Senators Propose Barring TikTok from Government Devices


Major government departments have already banned employees from downloading the popular app.

Sen. Josh Hawley, R-Mo., has introduced legislation that would prohibit any federal employee from using or downloading the video application TikTok on devices issued by the U.S. government. 

TikTok, the most downloaded app of 2019, is owned by Beijing-based ByteDance. Proponents of the ban argue the Chinese government could be using the app to amass data for its potentially malicious artificial intelligence operation.

The legislation, S.3455, was referred to the Committee on Homeland Security and Governmental Affairs Thursday. It “is a necessary step to protect the security of the United States and the data security of all Americans,” Hawley said last week previewing the legislation during a hearing of the Senate Judiciary Committee’s subcommittee on crime and terrorism, which he chairs.

A number of government agencies have already banned the app. A provision banning workers of the Transportation Security Agency from using TikTok on government-issued devices passed the House last week. 

Announcing his plan to introduce the bill, Hawley noted the departments of Defense, State, and Homeland Security have already banned their employees from downloading TikTok on government-issued devices.

The bill currently only has two Republican co-sponsors—Sens. Rick Scott of Florida and Tom Cotton of Arkansas—but there are indications it would also have the support of Senate Minority Leader Chuck Schumer, D-N.Y.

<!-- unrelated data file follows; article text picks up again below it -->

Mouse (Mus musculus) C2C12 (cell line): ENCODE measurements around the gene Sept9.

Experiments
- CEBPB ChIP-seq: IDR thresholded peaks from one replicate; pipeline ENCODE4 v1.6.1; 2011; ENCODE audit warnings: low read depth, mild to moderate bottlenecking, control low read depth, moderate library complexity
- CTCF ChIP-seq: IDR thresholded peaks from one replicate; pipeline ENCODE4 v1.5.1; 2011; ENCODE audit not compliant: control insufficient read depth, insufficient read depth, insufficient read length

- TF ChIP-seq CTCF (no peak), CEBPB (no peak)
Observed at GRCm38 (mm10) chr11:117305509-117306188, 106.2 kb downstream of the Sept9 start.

Schumer joined Cotton on an October letter to then-acting Director of National Intelligence Joseph Maguire requesting the intelligence community assess risks TikTok and other China-based content platforms operating in the U.S. pose to national security. 

“TikTok's terms of service and privacy policies describe how it collects data from its users and their devices, including user content and communications, IP address, location-related data, device identifiers, cookies, metadata, and other sensitive personal information,” the senators wrote in October. “While the company has stated that TikTok does not operate in China and stores U.S. user data in the U.S., ByteDance is still required to adhere to the laws of China.”

Chinese intelligence and national security laws, which compel companies to share information with the government, have also formed the basis for government agencies such as the Federal Communications Commission banning certain entities from using equipment and services from Chinese telecommunications companies Huawei and ZTE.